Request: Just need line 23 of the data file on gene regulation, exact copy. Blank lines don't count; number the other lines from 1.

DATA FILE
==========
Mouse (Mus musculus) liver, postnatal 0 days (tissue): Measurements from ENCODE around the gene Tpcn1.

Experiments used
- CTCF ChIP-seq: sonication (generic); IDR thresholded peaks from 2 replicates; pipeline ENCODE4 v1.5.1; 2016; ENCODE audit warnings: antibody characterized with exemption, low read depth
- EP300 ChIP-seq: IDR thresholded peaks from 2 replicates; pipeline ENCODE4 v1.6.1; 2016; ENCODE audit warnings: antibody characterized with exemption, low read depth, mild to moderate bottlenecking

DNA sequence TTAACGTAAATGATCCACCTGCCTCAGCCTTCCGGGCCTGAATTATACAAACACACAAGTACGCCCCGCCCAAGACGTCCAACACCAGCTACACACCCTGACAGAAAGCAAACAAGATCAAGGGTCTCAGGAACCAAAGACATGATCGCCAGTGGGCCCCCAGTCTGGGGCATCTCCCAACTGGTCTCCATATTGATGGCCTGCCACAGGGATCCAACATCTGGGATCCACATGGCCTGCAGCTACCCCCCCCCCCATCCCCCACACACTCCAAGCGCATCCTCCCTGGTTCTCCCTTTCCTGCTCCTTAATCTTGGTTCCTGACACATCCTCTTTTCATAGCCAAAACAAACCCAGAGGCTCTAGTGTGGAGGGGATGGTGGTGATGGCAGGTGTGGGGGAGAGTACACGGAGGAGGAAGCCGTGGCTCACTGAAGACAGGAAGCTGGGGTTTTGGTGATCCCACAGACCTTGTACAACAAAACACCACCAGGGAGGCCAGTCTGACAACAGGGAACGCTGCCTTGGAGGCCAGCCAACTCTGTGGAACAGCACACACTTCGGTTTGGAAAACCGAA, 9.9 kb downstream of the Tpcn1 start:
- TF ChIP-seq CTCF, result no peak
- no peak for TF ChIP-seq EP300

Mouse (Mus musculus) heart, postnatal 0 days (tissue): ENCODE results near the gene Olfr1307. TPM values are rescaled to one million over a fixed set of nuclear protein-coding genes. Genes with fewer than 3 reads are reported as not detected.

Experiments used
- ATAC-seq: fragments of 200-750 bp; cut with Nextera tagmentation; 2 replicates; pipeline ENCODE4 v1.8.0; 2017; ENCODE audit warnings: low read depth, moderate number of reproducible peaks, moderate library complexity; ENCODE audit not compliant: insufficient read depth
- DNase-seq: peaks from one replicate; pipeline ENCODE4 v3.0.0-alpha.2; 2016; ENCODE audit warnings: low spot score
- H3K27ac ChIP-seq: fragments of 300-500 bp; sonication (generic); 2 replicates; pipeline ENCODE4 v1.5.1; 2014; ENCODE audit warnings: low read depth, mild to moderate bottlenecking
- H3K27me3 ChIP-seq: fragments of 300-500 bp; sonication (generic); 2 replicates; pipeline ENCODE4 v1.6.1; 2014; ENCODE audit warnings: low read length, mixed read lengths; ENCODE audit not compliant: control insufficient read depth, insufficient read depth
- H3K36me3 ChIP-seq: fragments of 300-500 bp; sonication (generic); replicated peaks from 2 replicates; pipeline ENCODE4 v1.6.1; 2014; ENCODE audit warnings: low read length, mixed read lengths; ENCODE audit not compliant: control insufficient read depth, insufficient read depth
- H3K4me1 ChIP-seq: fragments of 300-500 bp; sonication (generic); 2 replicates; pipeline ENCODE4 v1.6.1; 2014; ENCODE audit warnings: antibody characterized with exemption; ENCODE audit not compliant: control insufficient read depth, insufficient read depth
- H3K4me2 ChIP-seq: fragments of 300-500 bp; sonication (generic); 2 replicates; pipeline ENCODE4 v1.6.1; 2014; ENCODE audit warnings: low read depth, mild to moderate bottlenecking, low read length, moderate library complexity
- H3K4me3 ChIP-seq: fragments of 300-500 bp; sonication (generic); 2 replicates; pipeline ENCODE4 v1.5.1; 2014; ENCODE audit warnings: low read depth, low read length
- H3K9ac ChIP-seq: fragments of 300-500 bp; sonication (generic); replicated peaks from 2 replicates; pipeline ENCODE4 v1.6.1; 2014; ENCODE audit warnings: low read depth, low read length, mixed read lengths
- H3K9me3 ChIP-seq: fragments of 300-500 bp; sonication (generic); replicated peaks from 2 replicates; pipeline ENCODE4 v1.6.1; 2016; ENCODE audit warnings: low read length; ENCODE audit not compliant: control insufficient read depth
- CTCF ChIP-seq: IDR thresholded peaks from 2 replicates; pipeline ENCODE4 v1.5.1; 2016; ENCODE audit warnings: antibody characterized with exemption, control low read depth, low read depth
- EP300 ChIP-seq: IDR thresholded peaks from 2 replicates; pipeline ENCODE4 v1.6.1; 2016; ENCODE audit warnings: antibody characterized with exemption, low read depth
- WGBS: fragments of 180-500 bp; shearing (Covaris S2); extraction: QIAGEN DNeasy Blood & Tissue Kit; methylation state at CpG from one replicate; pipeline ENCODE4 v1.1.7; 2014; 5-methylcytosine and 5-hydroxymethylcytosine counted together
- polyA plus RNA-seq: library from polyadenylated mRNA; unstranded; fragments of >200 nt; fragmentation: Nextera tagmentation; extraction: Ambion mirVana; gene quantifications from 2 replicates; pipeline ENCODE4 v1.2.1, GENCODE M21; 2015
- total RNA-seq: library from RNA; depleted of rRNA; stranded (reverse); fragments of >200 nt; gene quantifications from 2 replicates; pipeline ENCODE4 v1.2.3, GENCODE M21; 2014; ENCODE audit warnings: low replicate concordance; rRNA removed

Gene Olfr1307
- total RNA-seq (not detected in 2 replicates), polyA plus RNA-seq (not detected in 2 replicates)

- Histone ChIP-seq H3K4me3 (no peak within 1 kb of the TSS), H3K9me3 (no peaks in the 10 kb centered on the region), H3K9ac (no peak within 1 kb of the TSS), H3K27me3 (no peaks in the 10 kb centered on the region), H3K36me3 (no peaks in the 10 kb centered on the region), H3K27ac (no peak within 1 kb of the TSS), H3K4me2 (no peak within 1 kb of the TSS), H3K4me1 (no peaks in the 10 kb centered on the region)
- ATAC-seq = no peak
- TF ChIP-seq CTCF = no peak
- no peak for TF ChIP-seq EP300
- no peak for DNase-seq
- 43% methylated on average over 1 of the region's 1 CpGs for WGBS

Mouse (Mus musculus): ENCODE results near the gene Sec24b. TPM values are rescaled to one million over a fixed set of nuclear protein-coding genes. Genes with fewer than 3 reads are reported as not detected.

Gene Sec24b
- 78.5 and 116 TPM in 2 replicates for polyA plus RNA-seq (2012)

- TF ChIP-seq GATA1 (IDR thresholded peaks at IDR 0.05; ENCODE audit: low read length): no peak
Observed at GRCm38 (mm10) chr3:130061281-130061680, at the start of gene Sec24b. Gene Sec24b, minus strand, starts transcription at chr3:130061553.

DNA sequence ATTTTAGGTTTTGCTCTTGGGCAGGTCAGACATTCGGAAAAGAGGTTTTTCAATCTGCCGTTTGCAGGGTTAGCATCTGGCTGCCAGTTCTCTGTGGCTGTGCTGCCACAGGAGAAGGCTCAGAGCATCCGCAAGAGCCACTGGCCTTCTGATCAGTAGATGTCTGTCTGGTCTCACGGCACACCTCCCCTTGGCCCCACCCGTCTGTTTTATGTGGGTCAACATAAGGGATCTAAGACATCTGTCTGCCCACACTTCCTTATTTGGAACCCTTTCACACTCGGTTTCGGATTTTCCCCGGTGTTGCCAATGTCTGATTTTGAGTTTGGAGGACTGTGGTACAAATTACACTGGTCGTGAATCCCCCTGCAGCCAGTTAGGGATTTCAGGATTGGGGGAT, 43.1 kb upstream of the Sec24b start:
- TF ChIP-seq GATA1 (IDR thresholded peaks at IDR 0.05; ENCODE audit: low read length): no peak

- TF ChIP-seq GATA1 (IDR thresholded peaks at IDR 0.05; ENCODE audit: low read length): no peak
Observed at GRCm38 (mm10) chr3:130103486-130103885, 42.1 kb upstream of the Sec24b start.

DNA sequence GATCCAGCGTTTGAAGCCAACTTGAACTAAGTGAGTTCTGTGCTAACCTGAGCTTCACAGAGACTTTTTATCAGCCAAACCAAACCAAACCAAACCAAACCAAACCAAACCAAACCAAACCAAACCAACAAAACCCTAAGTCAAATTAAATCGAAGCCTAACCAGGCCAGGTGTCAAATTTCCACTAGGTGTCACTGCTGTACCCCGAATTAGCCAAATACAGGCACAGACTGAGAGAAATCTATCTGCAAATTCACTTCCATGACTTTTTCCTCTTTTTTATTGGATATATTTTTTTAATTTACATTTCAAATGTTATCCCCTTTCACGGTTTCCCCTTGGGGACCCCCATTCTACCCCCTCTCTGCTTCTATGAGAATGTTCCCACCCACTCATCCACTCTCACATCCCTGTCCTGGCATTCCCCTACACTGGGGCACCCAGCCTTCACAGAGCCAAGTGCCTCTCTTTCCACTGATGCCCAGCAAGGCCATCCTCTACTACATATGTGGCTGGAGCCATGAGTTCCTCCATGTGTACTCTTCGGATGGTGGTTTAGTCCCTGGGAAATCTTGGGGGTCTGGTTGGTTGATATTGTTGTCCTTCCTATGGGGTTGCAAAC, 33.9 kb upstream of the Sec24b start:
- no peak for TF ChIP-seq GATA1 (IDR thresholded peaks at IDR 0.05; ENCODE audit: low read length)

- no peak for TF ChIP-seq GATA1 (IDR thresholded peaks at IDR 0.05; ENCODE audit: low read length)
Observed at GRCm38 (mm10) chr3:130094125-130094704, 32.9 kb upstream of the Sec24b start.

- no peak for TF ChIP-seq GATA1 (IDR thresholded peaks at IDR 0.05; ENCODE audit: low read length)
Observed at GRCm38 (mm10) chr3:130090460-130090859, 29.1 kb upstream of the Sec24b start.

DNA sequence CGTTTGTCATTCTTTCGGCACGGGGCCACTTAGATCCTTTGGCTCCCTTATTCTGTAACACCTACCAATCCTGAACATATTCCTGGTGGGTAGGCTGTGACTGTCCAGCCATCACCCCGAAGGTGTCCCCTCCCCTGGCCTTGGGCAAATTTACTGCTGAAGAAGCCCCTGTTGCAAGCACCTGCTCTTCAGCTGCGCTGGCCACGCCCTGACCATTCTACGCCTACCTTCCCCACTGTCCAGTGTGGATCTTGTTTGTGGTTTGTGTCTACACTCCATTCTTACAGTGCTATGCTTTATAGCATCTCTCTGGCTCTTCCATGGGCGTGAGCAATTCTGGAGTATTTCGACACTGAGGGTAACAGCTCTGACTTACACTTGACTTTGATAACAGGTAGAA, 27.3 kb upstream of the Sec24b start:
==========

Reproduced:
- polyA plus RNA-seq: library from polyadenylated mRNA; unstranded; fragments of >200 nt; fragmentation: Nextera tagmentation; extraction: Ambion mirVana; gene quantifications from 2 replicates; pipeline ENCODE4 v1.2.1, GENCODE M21; 2015